How AI is helping to save the media industry
Few industries have been hit as hard by the technological changes of recent times as the media industry.
The same trends that have improved the lives of billions — the growth of the internet, the spread of social media, and the proliferation of smartphones — have instead disrupted the business models of every major media company, diluting their ability to sustainably fund their core operations.
Most media companies have identified a ‘shift to video’ as a critical pathway out of this digital dilemma. Digital video content is five times more engaging for consumers and four times more valuable for advertisers than text content alone.
However, despite huge investments by media companies in increased video production, these shifts to video have so far failed to deliver meaningful bottom-line results.
That’s because you need to accurately match highly relevant content to the right audience in order to drive video performance. And so although production has scaled, the necessary matching technology has not. Media companies are still reliant on legacy solutions like manual keyword tagging and human matching. This has left their vast video libraries both under-utilized and under-valued.
AI provides the solution.
Advances in deep learning technology can be applied to ‘read’ vast libraries of video to determine what’s in them, and ultimately be trained to ‘understand’ which videos are most relevant in a given context. Suddenly, media companies have a technological solution that can scan and surface highly relevant video to the right audiences at scale.
“This is a perfect example of AI’s ability to deliver direct benefit to business performance,” says Dr. Michael Barnathan, a former Google engineer and current CTO of ViewX, a start-up that’s built an AI used by multiple major media companies to help them transform their video performance.
Despite huge investments by media companies in increased video production, these shifts to video have so far failed to deliver meaningful bottom-line results.
ViewX uses deep learning to analyze the full scope of information contained in any premium video — combining sources such as face detection, audio transcription, scene segmentation, scene captioning, and optical character recognition (OCR) — and then applies multiple proprietary innovations to improve how that information is prioritized, tailored to reflect the needs of the media industry. The result: transformed accuracy that moves beyond traditional performance limitations to achieve up to 98% accuracy vs human ground truth.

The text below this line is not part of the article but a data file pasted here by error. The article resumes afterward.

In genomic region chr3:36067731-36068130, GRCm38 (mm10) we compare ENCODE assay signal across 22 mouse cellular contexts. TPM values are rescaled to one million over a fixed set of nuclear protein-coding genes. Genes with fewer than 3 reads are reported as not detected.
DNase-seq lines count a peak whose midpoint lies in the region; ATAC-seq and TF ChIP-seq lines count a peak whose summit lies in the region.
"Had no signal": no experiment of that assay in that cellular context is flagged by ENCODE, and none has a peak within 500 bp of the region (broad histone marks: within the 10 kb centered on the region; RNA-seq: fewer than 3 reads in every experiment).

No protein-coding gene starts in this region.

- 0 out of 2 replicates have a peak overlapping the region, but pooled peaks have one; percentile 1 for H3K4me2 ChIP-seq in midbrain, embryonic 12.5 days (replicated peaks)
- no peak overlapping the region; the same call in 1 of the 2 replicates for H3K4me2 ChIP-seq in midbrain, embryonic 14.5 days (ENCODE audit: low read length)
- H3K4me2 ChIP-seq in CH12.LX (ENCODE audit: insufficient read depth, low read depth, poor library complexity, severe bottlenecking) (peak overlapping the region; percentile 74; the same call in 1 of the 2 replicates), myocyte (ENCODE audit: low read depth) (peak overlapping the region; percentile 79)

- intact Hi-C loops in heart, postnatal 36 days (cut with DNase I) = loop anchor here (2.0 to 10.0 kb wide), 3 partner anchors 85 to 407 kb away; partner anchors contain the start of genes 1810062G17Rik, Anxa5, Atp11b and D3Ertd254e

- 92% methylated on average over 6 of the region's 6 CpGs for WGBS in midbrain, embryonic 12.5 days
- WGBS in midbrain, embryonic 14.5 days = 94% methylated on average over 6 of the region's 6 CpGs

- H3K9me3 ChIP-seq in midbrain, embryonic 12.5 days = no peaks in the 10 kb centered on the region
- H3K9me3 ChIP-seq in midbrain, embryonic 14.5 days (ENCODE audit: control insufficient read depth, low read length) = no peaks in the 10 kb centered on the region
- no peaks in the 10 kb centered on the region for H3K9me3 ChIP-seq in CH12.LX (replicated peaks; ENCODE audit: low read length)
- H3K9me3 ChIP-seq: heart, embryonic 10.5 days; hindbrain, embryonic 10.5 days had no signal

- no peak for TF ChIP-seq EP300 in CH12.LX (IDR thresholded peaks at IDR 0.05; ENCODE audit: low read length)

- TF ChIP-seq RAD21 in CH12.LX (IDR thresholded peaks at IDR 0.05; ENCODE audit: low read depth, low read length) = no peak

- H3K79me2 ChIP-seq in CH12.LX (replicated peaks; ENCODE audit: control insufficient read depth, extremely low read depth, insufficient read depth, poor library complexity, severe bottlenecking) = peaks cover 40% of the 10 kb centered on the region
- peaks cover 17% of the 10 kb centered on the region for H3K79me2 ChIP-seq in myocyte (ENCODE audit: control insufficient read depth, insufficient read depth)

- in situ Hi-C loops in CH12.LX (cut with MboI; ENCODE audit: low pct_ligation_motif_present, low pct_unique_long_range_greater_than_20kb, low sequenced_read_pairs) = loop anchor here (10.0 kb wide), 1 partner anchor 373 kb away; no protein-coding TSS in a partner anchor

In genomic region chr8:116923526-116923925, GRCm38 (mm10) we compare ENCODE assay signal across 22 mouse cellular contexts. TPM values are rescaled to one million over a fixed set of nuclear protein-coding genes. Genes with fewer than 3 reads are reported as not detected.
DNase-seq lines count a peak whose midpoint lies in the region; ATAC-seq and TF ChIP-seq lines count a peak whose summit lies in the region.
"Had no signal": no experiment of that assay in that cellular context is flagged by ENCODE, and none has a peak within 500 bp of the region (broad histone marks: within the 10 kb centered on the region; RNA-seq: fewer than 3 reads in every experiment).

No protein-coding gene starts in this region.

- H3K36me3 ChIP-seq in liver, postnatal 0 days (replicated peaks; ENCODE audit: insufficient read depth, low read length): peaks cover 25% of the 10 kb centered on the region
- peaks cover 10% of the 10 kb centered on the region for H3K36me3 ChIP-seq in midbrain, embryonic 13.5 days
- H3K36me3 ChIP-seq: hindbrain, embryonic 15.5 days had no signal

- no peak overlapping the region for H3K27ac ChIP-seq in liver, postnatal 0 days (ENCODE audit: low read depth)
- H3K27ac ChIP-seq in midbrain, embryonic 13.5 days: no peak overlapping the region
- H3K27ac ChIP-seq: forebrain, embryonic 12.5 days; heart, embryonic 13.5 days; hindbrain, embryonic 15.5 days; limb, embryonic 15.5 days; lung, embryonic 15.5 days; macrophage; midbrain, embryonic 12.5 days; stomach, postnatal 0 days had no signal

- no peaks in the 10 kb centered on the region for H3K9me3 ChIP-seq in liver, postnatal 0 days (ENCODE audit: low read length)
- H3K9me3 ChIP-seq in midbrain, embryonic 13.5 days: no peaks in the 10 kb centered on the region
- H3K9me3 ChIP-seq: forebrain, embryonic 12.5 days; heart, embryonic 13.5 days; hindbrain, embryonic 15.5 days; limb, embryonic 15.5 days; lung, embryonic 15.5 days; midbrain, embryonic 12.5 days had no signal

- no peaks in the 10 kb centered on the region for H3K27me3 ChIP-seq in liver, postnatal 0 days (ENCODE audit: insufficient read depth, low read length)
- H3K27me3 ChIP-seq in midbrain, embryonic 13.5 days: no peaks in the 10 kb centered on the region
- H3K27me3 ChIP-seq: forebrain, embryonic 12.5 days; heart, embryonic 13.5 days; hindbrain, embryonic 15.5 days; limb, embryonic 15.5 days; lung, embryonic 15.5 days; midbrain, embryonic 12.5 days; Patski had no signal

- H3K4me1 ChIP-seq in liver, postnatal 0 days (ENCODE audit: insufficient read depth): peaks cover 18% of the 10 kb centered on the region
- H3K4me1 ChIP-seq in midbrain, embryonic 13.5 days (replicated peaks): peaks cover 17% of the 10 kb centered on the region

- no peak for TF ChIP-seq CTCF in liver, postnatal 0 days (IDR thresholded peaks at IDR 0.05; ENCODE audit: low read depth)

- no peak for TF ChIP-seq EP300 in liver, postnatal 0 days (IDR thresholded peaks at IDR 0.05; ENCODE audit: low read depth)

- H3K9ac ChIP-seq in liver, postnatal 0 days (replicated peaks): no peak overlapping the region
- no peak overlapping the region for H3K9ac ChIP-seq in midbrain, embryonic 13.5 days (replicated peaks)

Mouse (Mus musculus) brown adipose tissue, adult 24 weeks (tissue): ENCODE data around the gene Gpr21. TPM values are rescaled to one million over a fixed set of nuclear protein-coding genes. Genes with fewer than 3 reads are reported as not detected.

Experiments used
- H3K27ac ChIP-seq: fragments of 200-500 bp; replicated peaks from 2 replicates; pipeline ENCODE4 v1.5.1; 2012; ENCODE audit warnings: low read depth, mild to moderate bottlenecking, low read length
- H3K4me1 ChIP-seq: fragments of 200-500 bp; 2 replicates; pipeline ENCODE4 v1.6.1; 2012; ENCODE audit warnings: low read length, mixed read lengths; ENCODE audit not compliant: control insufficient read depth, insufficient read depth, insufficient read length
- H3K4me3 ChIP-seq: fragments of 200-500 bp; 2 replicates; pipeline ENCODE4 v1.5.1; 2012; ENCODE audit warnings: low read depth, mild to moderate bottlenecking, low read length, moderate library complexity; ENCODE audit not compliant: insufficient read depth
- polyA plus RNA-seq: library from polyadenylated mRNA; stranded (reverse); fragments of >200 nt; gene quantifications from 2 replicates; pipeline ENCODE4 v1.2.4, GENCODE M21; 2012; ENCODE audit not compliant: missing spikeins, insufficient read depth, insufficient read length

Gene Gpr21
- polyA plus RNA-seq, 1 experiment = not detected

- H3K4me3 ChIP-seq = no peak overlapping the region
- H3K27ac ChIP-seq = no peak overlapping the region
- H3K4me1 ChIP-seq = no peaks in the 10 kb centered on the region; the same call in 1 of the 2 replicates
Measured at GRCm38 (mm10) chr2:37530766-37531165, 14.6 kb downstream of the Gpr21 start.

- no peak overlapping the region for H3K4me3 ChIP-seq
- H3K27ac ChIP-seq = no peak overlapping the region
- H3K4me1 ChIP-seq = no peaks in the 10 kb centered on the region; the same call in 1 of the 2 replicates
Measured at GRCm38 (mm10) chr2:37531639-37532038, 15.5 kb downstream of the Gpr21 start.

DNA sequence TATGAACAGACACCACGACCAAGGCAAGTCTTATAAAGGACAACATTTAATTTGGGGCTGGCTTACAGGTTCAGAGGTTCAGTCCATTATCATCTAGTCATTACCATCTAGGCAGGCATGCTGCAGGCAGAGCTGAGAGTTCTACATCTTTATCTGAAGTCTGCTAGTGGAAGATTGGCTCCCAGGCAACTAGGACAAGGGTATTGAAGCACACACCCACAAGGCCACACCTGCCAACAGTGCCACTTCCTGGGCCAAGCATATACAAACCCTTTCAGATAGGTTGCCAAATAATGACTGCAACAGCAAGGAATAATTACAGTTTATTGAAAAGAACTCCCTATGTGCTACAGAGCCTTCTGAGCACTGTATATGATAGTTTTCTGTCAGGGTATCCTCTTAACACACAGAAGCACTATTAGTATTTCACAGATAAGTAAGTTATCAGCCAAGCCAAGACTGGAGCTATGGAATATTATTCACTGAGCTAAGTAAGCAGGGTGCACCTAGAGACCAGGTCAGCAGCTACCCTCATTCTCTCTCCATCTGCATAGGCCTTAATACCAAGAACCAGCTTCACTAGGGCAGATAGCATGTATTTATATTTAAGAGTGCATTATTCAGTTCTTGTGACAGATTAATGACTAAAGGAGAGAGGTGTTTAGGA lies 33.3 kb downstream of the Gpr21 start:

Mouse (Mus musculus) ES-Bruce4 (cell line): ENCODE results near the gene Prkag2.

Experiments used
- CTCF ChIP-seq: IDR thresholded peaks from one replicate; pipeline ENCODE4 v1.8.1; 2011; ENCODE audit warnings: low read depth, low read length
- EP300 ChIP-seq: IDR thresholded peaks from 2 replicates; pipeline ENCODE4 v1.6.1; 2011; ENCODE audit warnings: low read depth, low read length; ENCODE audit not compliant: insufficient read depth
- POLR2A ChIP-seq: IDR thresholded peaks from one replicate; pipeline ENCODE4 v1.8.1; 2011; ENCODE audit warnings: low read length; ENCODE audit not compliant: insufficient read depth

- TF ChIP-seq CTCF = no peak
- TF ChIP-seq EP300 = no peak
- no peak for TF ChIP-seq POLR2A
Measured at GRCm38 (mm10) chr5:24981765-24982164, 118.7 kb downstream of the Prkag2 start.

Their technological innovations touch on both the metadata generation and their proprietary relevance engine. For example, their OCR processor captures on-screen text by analyzing patterns in videos’ morphological gradients to differentiate programmatically overlaid text, natural text in the background, and the underlying background image. A Long Short-Term Memory (LSTM) neural network then processes the segmented gradients to translate each stream to much more accurate human-readable text than previously possible.
ViewX’s relevance engine breaks new ground in NLP and vector based matching techniques to improve the accuracy of how videos are found and recommended based on their relevance to any input, whether articles, videos or audience types. Their users’ proprietary selection data is collected as feedback, aggregating multiple media organizations to drive continuous optimization of their results.
For Dr. Barnathan, the opportunity to apply AI directly to a critical industry challenge is the most validating part of ViewX’s journey: “A thriving media industry has never been more important nor more under threat. It’s exciting to be working with the biggest brands in media to harness the incredible power of AI to unlock the value of their video.”
With ViewX and the power of AI on their side, media companies can finally look forward to a new wave of technological advancement that will enhance rather than dilute their ability to generate sustainable profits and power the vital social function they perform.
Written by Daniel Burke and Alexander Gould